82 F.3d 419
UNITED STATES of America, Plaintiff-Appellee,
Charles E. RUTH, Defendant-Appellant.
United States Court of Appeals, Sixth Circuit.
April 17, 1996.
NOTICE: Sixth Circuit Rule 24(c) states that citation of unpublished dispositions is disfavored except for establishing res judicata, estoppel, or the law of the case and requires service of copies of cited unpublished dispositions of the Sixth Circuit.
Before: MERRITT, Chief Judge; MILBURN, Circuit Judge, and ZATKOFF, District Judge.*
Charles E. Ruth, a federal prisoner, appeals the sentence imposed by the district court after he was convicted of being a felon in possession of a firearm in violation of 18 U.S.C. § 922(g)(1). The parties have waived oral argument, and this panel unanimously agrees that oral argument is not needed in this case. Fed.R.App.P. 34(a).
On May 10, 1995, a jury found Ruth guilty of the count described above. The district court sentenced him on July 14, 1995, to 105 months in prison and three years of supervised release. On appeal, Ruth argues that his offense level was improperly enhanced because the preponderance of the evidence did not establish that the firearms in question were stolen.
Upon careful review, we affirm the judgment because the district court's finding that at least one of the firearms pawned by Ruth was stolen is not clearly erroneous. See United States v. Mahaffey, 53 F.3d 128, 131 (6th Cir.1995). The government bears the burden of proving enhancement factors by a preponderance of the evidence. United States v. Medina, 992 F.2d 573, 592 (6th Cir.1993), cert. denied, 114 S.Ct. 1049 (1994).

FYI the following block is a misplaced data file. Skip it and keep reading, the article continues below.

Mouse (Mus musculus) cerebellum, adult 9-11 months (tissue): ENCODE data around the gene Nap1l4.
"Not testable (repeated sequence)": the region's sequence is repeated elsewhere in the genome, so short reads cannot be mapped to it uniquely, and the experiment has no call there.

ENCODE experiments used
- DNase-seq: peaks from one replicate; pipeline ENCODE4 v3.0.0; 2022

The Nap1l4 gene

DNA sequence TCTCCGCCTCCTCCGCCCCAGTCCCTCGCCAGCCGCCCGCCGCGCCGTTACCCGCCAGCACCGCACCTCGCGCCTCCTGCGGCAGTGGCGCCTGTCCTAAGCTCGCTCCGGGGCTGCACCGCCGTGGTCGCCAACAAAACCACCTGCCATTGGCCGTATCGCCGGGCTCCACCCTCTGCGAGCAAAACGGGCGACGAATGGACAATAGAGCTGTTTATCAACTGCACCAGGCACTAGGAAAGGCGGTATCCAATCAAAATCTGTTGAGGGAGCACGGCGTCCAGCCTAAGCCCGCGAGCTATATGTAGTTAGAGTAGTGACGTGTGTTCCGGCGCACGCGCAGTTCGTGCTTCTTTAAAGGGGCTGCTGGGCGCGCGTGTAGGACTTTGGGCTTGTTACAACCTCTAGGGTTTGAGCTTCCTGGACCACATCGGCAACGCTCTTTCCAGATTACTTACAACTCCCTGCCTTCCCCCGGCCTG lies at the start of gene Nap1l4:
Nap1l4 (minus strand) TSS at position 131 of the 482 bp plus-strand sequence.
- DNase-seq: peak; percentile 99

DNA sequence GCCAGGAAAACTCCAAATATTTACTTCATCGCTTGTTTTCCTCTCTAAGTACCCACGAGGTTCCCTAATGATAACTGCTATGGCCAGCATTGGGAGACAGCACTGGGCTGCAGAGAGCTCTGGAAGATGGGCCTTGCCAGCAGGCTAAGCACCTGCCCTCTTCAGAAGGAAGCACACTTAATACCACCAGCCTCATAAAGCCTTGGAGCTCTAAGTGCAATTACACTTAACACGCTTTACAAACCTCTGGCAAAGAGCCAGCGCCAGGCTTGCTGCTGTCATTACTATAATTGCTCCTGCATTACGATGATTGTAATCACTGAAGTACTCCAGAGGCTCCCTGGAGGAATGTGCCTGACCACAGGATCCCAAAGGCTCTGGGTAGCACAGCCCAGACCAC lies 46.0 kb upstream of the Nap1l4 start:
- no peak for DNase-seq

In this case, the only evidence presented on this issue was favorable to the government's position. Ruth complains that this evidence is only circumstantial and that the court should not have believed the statements of his own brother and the victim's brother. However, circumstantial evidence may be sufficient by itself to convict a defendant, see Tilley v. McMackin, 989 F.2d 222, 225 (6th Cir.1993), and is certainly sufficient to support a sentencing enhancement, which carries a much lower burden of proof. See, e.g., United States v. Partington, 21 F.3d 714, 717 (6th Cir.1994); United States v. Gibson, 985 F.2d 860, 865 (6th Cir.), cert. denied, 113 S.Ct. 2981 (1993). In Ruth's case, the circumstantial evidence all supports a reasonable inference that Ruth stole the firearms at issue or, at least, knew they were stolen. Ruth presented absolutely no evidence to otherwise explain his possession of the guns which he pawned.
Accordingly, the district court's judgment, entered on July 17, 1995, is affirmed.
The Honorable Lawrence P. Zatkoff, United States District Judge for the Eastern District of Michigan, sitting by designation